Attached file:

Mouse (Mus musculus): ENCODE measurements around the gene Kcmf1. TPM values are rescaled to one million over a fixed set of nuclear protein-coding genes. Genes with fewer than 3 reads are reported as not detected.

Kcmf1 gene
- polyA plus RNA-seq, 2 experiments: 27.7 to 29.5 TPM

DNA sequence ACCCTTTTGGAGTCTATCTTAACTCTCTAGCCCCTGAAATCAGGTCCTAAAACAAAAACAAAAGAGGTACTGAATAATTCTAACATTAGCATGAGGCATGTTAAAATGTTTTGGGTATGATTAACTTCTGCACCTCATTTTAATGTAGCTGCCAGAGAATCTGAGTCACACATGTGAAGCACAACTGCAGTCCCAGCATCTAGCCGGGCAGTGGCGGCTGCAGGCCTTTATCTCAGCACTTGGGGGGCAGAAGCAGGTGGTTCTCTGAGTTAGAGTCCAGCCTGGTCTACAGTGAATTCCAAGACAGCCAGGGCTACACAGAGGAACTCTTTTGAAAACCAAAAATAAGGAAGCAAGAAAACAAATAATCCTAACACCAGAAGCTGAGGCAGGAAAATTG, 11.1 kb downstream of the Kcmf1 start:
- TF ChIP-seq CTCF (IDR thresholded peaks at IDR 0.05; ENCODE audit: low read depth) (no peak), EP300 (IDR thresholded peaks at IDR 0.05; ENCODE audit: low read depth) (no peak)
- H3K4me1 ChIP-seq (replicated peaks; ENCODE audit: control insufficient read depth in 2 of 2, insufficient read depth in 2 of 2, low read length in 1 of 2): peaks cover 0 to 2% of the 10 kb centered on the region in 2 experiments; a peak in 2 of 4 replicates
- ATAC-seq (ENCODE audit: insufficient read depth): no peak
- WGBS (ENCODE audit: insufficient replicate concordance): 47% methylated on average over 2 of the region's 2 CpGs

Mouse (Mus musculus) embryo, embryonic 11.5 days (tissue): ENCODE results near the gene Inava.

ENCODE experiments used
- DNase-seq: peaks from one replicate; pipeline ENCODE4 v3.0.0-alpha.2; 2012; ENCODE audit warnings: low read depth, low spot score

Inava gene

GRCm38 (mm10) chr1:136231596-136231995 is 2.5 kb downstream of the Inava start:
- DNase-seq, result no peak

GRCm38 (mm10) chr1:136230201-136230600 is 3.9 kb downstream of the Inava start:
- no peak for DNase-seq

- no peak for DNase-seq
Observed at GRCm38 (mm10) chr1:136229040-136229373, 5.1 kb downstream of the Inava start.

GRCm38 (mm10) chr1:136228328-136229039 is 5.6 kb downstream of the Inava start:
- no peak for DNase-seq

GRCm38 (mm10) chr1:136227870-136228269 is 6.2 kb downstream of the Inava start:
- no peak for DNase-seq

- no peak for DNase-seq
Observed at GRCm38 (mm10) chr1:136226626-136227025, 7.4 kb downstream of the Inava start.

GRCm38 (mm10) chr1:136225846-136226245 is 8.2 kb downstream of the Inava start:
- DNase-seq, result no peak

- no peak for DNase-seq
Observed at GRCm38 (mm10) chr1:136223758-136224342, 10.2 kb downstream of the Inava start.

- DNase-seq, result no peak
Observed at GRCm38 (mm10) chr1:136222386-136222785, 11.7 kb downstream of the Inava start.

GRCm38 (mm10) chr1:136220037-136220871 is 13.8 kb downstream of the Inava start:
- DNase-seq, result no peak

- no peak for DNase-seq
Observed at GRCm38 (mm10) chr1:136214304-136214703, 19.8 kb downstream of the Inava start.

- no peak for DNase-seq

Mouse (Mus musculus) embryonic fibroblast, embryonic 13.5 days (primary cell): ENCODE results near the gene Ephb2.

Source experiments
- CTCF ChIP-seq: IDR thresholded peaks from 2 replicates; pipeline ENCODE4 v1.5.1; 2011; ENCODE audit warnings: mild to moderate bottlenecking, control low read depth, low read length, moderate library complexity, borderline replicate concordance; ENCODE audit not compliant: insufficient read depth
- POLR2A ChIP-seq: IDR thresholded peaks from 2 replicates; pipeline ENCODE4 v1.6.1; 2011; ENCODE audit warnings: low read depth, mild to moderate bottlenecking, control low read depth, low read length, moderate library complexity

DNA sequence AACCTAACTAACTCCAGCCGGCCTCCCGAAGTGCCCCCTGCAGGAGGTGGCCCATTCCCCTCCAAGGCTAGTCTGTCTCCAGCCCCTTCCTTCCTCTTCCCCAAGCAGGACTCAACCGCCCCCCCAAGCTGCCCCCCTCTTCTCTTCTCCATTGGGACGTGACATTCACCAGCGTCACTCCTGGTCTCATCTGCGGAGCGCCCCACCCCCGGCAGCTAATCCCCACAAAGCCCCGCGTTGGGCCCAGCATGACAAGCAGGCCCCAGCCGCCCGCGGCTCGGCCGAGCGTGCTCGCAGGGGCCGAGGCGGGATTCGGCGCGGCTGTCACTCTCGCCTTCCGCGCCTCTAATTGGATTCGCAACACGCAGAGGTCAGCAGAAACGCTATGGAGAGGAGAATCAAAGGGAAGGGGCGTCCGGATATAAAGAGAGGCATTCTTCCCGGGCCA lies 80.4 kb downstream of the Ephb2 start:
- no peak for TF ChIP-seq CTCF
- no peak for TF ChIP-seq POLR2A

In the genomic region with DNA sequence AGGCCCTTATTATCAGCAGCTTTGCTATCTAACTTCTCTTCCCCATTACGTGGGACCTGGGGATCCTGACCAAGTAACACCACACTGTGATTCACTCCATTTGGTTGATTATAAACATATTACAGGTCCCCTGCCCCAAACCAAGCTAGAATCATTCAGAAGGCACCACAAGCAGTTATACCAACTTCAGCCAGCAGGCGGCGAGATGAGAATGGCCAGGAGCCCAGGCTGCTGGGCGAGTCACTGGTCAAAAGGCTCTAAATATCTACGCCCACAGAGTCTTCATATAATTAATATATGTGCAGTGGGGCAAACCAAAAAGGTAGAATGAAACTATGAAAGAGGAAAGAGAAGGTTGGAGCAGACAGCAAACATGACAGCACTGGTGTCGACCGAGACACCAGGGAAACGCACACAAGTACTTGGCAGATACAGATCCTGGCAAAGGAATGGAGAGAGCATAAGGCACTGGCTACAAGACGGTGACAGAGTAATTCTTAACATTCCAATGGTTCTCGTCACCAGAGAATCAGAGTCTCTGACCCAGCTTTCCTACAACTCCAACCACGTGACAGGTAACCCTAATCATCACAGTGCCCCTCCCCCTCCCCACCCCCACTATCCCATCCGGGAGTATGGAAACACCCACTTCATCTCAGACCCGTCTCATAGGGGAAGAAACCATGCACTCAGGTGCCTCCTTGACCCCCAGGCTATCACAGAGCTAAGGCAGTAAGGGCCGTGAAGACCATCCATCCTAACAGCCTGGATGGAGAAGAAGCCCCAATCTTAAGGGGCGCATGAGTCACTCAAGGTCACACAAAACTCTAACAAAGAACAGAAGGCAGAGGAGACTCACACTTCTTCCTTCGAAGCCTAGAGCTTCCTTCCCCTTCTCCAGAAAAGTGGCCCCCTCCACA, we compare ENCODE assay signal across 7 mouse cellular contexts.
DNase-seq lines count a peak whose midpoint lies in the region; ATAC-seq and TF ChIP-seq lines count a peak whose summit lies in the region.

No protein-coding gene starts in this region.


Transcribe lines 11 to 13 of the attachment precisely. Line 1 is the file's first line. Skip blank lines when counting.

- DNase-seq: peaks from one replicate; pipeline ENCODE4 v3.0.0-alpha.2; 2012; ENCODE audit warnings: low read depth, low spot score

Inava gene

GRCm38 (mm10) chr1:136231596-136231995 is 2.5 kb downstream of the Inava start: